Wednesday, 27 June 2012

Through Space And Time, Between Worlds

Occasionally in fantasy and science fiction (sf), someone makes a random series of "jumps" through space and time or between worlds without any idea of what they will encounter after each "jump." The author's imagination must be up to the task. Whatever is encountered, it must be something new, not an implication or consequence of anything that had occurred earlier in the narrative. It is like writing, or reading, a mini-series.

The hero of James Blish's Jack Of Eagles made such a journey near the end of that novel. In "Beep"/The Quincunx Of Time, Blish invented what was effectively a variation on this theme. A small group of characters in our future sits comfortably in an office while receiving audiovisual messages from various periods of their future. Thus, like the reader, they go nowhere physically and remain perfectly safe while learning about problems that will concern their successors but not them. In some cases, tantalizingly, they do not fully understand the problems yet.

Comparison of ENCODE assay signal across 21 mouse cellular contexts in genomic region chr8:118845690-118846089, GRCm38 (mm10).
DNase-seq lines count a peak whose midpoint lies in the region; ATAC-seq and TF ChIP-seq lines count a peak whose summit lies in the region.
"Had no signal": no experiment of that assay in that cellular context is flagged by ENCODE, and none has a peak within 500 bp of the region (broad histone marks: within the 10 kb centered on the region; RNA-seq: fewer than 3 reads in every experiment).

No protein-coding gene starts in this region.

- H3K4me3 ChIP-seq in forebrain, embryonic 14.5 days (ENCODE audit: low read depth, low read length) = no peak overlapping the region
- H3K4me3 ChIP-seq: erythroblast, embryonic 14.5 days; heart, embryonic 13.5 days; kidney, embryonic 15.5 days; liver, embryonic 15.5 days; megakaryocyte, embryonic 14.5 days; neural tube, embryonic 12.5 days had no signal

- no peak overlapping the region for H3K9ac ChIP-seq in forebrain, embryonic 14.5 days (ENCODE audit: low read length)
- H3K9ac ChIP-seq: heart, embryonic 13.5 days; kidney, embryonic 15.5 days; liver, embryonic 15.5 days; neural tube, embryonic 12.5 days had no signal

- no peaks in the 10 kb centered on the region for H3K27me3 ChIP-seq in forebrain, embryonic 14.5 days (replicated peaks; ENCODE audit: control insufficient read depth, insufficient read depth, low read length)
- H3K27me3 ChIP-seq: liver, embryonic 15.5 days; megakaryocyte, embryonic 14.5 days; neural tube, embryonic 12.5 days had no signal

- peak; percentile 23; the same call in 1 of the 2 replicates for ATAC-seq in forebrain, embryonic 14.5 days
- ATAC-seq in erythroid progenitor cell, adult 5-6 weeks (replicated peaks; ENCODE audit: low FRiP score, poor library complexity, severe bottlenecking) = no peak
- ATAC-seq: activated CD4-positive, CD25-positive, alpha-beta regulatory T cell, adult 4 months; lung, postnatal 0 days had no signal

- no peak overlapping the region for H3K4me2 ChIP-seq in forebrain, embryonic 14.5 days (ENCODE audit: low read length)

Poul Anderson, I now suspect, did everything that there was to be done in sf. He certainly contributed to the  "through space and time, between worlds" theme. In "Flight To Forever," he had to imagine a new future scenario every time his characters halted their headlong rush into the future. A timeline for this story is very impressive.

In Chapter XXVI of The Avatar, a spaceship is forced to make a random jump through a T machine field. In Chapter XXVII, it is in an unknown planetary system where there is another T machine so that, after some exploration, it will be able to make another jump. Thereafter, nine chapters begin with the single word "Jump."

Spoiler alert: my next task will be to reread the remainder of the novel and to summarize what is found after each of these jumps.

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